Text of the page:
So I Googled Phoebe Larmore and the first result was Margaret Atwood's contact page, ( and boy, that was a revelation. Atwood has 3 agents - PL for film & TV, another agent for English language rights outside of the US and Canada, and yet another for translation rights. Then, down at the bottom of the page, was a lovely set of notes politely saying things like no, she won't read your unpublished MS for you, please don't send it and sorry, she won't write the introduction for your book, etc etc.

What I took away was that finally, here's somebody who just put everything online and didn't make you dig for it, and also that some writers - those who pester her to write their intros or read their MSS - have an amazing amount of nerve.

Colin Smith said...

"I wrote a synopsis and I liked it"--wasn't that a Katy Perry song?

Adib Khorram said...

Colin: If I had a vote, I'd vote for that as the new blog subheader.

Susan said...

John: Love it, thanks! :) Pep talks like that are good for the writer's soul ;)

Donna: Hooray! Go you!

E.M.: Thanks! As for querying: I've never been to a conference, so I can't add anything to that, although it sounds like it's worked for you, which is great. I'm sure it's useful being able to talk to agents and really get to know what they're looking for, but I hear you on being able to afford it!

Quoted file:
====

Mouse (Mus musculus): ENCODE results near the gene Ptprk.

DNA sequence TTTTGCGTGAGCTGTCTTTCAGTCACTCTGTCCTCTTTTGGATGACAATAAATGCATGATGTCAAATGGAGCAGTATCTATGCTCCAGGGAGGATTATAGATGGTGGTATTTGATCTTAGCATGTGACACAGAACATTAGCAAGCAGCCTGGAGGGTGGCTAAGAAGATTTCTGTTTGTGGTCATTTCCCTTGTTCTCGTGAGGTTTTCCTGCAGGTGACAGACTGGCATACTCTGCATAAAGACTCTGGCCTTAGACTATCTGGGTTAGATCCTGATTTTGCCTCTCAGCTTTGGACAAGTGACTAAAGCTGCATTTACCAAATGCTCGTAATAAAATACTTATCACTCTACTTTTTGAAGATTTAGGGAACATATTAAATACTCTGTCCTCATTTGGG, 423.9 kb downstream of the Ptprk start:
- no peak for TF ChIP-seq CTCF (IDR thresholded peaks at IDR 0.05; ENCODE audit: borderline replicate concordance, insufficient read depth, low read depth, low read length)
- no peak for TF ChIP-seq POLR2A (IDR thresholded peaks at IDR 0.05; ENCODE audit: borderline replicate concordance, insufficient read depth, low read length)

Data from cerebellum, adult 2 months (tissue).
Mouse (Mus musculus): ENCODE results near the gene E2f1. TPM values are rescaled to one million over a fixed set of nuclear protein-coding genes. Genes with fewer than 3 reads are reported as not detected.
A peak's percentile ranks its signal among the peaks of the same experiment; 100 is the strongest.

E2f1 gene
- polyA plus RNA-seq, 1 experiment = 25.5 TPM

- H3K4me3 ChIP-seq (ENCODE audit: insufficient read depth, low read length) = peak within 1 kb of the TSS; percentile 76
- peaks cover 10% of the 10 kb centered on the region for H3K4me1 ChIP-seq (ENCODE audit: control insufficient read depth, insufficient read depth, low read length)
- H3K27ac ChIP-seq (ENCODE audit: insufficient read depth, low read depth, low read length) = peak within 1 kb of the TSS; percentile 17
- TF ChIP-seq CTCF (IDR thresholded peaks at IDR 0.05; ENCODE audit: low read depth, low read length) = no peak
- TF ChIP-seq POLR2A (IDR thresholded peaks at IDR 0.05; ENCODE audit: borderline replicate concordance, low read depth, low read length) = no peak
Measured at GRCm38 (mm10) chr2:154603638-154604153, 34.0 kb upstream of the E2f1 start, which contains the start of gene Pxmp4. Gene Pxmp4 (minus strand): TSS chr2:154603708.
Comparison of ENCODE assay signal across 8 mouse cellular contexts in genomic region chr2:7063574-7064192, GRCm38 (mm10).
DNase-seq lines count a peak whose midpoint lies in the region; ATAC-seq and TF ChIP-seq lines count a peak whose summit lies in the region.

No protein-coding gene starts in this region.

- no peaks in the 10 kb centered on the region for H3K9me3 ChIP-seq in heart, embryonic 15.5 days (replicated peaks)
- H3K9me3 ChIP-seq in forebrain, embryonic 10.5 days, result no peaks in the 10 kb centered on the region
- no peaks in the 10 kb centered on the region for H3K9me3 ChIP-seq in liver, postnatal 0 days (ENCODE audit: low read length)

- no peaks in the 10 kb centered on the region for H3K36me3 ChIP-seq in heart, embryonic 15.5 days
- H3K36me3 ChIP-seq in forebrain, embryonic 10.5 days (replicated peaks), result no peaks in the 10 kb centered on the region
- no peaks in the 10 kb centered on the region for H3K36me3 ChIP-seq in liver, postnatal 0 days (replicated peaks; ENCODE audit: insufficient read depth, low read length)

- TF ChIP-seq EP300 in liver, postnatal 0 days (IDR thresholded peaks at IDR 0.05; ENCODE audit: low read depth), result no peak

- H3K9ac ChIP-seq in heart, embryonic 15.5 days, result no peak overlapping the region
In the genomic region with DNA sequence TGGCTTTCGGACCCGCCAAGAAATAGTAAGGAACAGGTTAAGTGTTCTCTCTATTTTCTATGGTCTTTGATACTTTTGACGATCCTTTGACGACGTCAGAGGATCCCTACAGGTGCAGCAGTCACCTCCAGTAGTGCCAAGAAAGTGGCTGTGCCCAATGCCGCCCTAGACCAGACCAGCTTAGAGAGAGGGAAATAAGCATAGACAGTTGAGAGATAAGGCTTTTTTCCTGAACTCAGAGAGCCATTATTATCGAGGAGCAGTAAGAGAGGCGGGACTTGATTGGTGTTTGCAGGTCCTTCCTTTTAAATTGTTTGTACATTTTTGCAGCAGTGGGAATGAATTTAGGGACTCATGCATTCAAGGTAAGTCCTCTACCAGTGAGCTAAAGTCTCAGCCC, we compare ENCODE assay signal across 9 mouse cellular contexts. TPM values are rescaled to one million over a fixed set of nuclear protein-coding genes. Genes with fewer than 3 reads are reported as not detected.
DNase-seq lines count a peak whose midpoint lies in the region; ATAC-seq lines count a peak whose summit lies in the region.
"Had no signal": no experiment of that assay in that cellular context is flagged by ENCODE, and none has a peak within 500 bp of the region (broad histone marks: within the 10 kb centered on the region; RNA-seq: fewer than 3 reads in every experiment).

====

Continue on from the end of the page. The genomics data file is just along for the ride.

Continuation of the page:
None of my queries (about two dozen now) have had any requests for partials/fulls yet--part of me thinks I'd feel better if I were rejected after the partials/fulls because it's almost like someone is taking a chance on you--they see enough of something in your writing to request--but ultimately just didn't connect like they wanted to. The other part of me says that's ridiculous and a rejection is a rejection is a rejection, and it's going to be a whole different level of anxiety once they have the partial/full, which I'm sure you can validate. Either way, it's a painful process, but I'm so glad I found this blog to keep me rational and remind me it's not personal. I'd give everyone here cake if I could :)